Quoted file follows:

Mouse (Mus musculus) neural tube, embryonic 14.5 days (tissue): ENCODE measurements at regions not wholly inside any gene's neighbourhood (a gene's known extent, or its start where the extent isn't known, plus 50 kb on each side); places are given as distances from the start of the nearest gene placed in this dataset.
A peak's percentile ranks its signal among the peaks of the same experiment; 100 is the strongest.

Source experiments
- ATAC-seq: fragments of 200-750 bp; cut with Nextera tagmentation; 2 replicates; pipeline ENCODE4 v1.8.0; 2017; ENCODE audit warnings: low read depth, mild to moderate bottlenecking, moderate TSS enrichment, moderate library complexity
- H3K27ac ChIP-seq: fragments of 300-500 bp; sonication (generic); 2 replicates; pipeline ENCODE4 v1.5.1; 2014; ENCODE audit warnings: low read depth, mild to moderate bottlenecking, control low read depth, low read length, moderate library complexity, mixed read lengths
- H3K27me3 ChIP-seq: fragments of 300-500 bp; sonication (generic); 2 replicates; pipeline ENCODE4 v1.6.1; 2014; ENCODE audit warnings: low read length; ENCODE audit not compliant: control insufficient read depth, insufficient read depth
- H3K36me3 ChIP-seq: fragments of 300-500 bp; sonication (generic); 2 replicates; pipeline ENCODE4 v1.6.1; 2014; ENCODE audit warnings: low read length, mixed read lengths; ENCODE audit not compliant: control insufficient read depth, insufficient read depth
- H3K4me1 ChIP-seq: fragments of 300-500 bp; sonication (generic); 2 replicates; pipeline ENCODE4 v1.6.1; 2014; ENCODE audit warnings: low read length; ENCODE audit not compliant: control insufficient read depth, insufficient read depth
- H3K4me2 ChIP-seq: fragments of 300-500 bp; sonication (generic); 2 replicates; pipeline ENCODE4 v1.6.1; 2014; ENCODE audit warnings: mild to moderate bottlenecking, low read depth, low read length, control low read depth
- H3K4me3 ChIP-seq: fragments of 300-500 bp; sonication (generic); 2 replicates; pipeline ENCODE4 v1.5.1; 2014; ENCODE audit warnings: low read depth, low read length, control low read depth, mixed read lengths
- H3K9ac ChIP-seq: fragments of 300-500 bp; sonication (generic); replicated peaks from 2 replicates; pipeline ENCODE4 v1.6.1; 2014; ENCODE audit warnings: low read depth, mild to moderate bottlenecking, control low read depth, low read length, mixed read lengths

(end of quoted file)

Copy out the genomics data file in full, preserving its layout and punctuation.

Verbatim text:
Mouse (Mus musculus) neural tube, embryonic 14.5 days (tissue): ENCODE measurements at regions not wholly inside any gene's neighbourhood (a gene's known extent, or its start where the extent isn't known, plus 50 kb on each side); places are given as distances from the start of the nearest gene placed in this dataset.
A peak's percentile ranks its signal among the peaks of the same experiment; 100 is the strongest.

Source experiments
- ATAC-seq: fragments of 200-750 bp; cut with Nextera tagmentation; 2 replicates; pipeline ENCODE4 v1.8.0; 2017; ENCODE audit warnings: low read depth, mild to moderate bottlenecking, moderate TSS enrichment, moderate library complexity
- H3K27ac ChIP-seq: fragments of 300-500 bp; sonication (generic); 2 replicates; pipeline ENCODE4 v1.5.1; 2014; ENCODE audit warnings: low read depth, mild to moderate bottlenecking, control low read depth, low read length, moderate library complexity, mixed read lengths
- H3K27me3 ChIP-seq: fragments of 300-500 bp; sonication (generic); 2 replicates; pipeline ENCODE4 v1.6.1; 2014; ENCODE audit warnings: low read length; ENCODE audit not compliant: control insufficient read depth, insufficient read depth
- H3K36me3 ChIP-seq: fragments of 300-500 bp; sonication (generic); 2 replicates; pipeline ENCODE4 v1.6.1; 2014; ENCODE audit warnings: low read length, mixed read lengths; ENCODE audit not compliant: control insufficient read depth, insufficient read depth
- H3K4me1 ChIP-seq: fragments of 300-500 bp; sonication (generic); 2 replicates; pipeline ENCODE4 v1.6.1; 2014; ENCODE audit warnings: low read length; ENCODE audit not compliant: control insufficient read depth, insufficient read depth
- H3K4me2 ChIP-seq: fragments of 300-500 bp; sonication (generic); 2 replicates; pipeline ENCODE4 v1.6.1; 2014; ENCODE audit warnings: mild to moderate bottlenecking, low read depth, low read length, control low read depth
- H3K4me3 ChIP-seq: fragments of 300-500 bp; sonication (generic); 2 replicates; pipeline ENCODE4 v1.5.1; 2014; ENCODE audit warnings: low read depth, low read length, control low read depth, mixed read lengths
- H3K9ac ChIP-seq: fragments of 300-500 bp; sonication (generic); replicated peaks from 2 replicates; pipeline ENCODE4 v1.6.1; 2014; ENCODE audit warnings: low read depth, mild to moderate bottlenecking, control low read depth, low read length, mixed read lengths